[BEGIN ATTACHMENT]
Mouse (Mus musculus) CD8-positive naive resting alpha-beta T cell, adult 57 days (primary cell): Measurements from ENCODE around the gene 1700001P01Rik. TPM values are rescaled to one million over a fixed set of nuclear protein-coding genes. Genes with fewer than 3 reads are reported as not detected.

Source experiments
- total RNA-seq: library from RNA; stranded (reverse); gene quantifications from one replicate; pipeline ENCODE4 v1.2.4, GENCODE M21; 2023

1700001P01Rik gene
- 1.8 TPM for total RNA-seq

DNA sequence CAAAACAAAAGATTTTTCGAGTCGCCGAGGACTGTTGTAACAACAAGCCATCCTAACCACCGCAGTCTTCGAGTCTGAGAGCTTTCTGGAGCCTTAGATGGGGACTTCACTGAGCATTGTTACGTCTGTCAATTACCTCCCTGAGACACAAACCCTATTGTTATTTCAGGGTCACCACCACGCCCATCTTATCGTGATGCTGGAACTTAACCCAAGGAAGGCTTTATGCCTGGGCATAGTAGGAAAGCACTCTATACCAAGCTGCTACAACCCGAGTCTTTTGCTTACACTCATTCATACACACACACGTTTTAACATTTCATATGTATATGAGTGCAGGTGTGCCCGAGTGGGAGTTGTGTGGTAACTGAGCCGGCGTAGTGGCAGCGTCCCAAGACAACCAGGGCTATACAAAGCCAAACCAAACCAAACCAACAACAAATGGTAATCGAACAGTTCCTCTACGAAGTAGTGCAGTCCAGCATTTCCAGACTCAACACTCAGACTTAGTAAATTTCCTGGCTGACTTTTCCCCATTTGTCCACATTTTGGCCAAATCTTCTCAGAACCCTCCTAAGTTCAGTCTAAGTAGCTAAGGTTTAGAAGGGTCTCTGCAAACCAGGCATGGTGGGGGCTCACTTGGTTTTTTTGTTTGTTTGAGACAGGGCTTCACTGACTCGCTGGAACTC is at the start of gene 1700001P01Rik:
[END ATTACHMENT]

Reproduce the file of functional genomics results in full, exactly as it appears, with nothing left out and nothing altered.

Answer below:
Mouse (Mus musculus) CD8-positive naive resting alpha-beta T cell, adult 57 days (primary cell): Measurements from ENCODE around the gene 1700001P01Rik. TPM values are rescaled to one million over a fixed set of nuclear protein-coding genes. Genes with fewer than 3 reads are reported as not detected.

Source experiments
- total RNA-seq: library from RNA; stranded (reverse); gene quantifications from one replicate; pipeline ENCODE4 v1.2.4, GENCODE M21; 2023

1700001P01Rik gene
- 1.8 TPM for total RNA-seq

DNA sequence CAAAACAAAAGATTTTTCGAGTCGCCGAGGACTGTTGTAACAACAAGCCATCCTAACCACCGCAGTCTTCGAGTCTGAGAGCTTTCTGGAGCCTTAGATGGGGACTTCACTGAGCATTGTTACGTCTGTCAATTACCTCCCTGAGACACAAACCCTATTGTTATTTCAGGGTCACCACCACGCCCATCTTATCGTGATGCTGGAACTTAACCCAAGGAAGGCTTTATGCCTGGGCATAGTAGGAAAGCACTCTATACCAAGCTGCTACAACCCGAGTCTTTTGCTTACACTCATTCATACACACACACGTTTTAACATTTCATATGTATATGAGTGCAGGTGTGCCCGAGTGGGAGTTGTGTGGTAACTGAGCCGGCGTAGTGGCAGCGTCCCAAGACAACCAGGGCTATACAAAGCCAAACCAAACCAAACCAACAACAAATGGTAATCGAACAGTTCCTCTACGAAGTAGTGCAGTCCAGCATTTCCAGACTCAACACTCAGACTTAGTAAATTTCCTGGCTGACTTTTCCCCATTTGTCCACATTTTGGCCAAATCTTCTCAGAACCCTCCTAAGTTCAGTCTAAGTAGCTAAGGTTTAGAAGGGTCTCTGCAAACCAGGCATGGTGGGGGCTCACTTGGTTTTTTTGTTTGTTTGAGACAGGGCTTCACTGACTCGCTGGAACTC is at the start of gene 1700001P01Rik: